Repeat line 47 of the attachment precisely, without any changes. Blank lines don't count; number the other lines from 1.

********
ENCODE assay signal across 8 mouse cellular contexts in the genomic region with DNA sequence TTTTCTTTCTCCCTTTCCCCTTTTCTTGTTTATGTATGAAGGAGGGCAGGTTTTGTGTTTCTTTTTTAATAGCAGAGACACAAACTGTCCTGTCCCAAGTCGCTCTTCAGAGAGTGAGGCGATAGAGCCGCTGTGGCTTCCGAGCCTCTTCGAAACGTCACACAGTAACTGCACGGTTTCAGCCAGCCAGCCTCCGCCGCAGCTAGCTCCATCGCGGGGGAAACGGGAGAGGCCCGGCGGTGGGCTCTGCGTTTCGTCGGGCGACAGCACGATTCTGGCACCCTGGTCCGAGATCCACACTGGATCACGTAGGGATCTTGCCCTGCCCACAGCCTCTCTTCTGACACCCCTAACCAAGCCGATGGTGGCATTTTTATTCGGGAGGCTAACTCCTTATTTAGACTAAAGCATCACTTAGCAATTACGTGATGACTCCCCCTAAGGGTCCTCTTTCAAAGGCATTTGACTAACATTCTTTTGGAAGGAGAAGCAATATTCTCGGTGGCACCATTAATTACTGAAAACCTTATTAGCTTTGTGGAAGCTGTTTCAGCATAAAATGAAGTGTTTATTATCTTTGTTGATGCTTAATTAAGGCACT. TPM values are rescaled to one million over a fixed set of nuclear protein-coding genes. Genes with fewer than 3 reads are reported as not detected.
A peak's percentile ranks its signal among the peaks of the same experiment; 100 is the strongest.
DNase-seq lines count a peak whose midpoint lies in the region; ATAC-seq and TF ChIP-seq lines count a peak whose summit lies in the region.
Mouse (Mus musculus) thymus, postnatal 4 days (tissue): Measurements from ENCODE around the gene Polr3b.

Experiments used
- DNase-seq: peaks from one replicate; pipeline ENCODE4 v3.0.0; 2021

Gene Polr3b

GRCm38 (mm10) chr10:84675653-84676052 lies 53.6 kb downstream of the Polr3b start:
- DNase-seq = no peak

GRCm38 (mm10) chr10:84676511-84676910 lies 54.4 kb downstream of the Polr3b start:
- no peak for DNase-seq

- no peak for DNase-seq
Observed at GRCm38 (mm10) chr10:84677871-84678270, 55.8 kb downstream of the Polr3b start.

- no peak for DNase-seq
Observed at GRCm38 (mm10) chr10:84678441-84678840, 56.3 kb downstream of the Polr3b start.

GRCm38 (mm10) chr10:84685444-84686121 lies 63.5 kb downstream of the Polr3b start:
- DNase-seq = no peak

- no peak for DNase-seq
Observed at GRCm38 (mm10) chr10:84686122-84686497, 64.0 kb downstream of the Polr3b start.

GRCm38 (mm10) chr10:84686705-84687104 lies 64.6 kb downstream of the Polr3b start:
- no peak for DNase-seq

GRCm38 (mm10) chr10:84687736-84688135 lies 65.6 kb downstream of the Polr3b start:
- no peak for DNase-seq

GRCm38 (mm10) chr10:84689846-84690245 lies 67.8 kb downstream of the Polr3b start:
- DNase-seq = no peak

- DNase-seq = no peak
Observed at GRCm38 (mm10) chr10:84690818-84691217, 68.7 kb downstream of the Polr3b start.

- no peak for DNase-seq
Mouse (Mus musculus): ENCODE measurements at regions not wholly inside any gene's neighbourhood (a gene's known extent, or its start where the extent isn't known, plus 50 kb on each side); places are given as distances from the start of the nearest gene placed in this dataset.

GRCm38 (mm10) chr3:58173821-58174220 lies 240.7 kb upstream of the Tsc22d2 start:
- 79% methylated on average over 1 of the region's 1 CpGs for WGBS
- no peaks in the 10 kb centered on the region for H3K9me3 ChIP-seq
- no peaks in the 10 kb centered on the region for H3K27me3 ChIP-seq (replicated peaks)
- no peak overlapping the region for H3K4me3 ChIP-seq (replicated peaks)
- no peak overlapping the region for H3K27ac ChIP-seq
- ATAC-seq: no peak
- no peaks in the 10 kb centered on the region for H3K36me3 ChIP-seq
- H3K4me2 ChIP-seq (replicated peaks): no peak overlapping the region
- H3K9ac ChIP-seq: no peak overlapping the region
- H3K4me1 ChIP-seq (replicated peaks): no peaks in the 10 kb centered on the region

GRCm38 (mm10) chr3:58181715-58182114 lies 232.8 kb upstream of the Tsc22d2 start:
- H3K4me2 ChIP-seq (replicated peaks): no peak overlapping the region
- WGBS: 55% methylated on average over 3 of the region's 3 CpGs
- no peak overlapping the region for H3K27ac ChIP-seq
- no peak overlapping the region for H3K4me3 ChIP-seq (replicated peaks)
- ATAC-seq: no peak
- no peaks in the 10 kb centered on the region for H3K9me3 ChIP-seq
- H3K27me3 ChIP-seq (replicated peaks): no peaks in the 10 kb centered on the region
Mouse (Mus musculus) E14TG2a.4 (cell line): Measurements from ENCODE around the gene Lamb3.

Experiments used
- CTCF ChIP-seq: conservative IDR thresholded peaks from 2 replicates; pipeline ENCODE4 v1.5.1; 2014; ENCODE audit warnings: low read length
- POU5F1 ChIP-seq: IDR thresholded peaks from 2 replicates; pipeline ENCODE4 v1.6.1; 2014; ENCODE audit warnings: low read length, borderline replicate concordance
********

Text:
- no peaks in the 10 kb centered on the region for H3K9me3 ChIP-seq